"Imagine if Rafael Nadal only got feedback on his tennis once a year in an awkward … kabuki theater style manner from his boss."
So said Daniel Pink during his recent presentation at the 2011 World Innovation Forum in New York. His address covered a wide range of factors relating to employee performance, satisfaction and motivation.
While we've heard and covered some of Pink's thoughts on the subject of motivation before (short version: money doesn't always work), his take on how employees get and respond to feedback was particularly interesting.
As he sees it—and as the quote above makes clear—the single biggest problem he has with annual reviews is that they are, well, annual. And he pointed out that whatever problems go along with that sporadic approach today are only going to be magnified when dealing with the millennial generation. The reason: millennials are a group who have grown up expecting instant feedback from everything around them, said Pink. "They push a button, something happens."
Of course, the classic view of the annual review is that it's something that no-one really wants to do: who among us actually wants to participate in a review session, much less conduct one? But it turns out that many employees need reviews—even if they don't realize it.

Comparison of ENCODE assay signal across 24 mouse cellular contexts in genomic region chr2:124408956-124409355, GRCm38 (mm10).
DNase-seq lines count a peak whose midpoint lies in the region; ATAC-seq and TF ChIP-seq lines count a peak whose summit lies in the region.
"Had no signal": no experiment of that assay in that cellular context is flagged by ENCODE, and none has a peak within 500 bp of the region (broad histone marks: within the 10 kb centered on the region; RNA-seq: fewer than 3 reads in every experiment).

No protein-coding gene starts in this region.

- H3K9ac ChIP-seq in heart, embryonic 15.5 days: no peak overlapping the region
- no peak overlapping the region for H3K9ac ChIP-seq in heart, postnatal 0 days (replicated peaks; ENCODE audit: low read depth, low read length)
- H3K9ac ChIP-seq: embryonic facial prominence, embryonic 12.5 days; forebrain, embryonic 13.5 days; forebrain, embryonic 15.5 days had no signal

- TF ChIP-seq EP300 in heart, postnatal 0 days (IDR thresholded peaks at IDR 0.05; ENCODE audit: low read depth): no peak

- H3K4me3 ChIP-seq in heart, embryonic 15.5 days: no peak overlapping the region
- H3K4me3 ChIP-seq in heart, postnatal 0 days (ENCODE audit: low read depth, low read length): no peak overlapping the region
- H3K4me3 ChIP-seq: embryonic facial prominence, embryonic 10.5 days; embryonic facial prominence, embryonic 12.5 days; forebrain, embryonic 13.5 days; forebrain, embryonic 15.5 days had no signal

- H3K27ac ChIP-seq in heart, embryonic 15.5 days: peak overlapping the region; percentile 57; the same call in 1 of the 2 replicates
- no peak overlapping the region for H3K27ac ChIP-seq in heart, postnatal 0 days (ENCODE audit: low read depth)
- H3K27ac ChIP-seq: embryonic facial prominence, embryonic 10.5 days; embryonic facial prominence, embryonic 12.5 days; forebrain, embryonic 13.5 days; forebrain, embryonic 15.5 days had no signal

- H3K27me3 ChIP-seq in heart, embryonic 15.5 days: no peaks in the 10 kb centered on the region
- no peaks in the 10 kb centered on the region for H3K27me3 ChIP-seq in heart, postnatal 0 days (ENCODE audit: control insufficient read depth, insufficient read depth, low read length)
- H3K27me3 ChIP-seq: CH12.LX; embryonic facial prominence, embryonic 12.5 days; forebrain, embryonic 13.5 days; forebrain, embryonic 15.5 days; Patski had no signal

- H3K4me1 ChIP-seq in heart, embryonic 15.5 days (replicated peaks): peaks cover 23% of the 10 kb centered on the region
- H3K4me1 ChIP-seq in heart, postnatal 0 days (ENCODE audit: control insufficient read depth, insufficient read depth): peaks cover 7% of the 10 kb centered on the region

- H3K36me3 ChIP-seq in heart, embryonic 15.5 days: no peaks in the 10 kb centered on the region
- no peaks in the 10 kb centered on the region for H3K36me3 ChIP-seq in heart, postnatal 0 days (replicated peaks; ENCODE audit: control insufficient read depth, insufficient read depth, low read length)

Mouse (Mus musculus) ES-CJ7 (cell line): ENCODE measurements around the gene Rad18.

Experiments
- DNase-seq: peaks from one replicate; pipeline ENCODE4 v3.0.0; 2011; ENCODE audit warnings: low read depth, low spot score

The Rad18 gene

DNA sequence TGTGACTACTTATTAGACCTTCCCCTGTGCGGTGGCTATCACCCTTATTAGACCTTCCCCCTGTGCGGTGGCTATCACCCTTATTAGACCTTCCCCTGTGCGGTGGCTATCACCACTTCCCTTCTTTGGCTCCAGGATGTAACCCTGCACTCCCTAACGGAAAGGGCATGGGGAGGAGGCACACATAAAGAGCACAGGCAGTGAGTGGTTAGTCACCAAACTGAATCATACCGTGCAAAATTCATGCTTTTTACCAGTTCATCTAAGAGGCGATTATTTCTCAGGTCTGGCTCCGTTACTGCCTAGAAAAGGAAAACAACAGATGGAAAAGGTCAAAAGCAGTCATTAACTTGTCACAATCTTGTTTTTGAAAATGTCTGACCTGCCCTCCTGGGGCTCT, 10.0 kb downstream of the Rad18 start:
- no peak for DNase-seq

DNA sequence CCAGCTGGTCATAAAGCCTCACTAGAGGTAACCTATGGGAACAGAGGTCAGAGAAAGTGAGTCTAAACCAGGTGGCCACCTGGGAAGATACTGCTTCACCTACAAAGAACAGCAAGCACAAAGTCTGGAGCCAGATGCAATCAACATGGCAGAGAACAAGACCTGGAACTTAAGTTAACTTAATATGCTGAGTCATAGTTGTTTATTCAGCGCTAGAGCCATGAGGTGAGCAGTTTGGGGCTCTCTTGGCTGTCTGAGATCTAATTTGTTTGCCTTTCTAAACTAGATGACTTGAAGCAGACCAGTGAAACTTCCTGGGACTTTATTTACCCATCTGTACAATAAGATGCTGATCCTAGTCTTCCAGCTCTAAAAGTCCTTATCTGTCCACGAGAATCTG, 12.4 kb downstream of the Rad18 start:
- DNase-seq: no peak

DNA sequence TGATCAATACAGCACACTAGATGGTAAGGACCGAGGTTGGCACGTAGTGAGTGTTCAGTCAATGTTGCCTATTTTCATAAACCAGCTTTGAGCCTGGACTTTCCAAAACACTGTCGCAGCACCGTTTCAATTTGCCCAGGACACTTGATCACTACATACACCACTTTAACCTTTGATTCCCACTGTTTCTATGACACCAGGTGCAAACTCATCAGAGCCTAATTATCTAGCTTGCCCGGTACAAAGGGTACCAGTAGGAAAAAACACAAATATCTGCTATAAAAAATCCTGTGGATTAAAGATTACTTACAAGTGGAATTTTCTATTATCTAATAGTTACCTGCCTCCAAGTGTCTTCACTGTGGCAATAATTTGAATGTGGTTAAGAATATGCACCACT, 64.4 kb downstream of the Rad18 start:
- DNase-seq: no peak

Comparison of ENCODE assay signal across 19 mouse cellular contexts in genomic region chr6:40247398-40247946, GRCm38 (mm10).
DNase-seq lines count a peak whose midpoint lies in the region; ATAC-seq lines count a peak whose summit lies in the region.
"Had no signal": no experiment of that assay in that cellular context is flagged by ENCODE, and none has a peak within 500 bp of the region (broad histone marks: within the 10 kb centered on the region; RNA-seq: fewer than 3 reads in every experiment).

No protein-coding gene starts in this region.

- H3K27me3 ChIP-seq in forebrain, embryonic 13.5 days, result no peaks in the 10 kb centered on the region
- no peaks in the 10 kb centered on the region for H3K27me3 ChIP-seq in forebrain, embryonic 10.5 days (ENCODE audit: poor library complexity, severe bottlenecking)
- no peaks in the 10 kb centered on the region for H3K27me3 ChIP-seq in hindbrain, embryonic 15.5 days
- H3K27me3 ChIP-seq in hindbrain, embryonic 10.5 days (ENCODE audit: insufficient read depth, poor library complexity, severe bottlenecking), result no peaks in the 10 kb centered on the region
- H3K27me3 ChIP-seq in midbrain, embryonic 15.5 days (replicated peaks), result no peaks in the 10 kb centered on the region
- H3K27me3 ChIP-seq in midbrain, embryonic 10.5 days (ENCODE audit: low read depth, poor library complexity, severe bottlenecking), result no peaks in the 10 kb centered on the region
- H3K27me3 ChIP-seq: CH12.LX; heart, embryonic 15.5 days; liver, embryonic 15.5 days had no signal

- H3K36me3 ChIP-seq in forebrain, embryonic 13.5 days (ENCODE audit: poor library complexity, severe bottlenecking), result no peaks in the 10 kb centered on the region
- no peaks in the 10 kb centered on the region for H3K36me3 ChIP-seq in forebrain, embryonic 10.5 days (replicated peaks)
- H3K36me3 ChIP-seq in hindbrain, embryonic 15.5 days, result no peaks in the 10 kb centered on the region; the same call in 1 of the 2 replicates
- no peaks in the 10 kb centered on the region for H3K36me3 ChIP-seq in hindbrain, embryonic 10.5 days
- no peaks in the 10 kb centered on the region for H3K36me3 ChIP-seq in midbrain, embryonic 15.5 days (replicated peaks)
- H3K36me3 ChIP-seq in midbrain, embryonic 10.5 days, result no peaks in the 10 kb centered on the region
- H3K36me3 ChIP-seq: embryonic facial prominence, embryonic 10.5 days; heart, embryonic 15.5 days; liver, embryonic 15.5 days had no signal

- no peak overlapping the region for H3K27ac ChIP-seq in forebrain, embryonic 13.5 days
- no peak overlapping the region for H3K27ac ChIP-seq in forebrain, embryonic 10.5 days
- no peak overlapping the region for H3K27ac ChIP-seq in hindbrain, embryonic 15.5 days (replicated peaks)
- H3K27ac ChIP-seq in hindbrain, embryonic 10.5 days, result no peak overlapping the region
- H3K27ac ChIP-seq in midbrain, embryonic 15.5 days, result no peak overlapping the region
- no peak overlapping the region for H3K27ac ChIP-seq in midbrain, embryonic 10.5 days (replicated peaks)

Citing the results of a study that showed that people feel most motivated and loyal to their organizations on days where they are making progress, Pink raised an intriguing question: how can companies show employees they're making progress on a more regular basis?
His answer: more feedback, more often. But don't fret: none of that has to become a burden for managers. After all, as Pink pointed out, great athletes and musicians "don't outsource their feedback," so why do it for employees? Indeed, he advocates that employees should be encouraged to set their own goals and monitor their own performance against them. That is akin to the approach taken by top performers in other fields and is an important part of mastering a role or skill—something that Pink cited as a fundamental motivator for employees.
In addition, Pink also suggested that employees could benefit from peer to peer feedback—a system that allows people to be exposed to different perceptions of their work, while simultaneously reducing the burden on management to provide extra feedback.
Whether you believe the focus on employee motivation is relevant at this point in time or not, it behooves both workers and companies to pay closer attention to the concept of feedback. Because anyone who's not paying attention to constant improvement—especially in this economy—will have a hard time remaining competitive.
Daniel Pink: Money Isn't Always the Best Motivator), "I am your typical millennial. I want it all."
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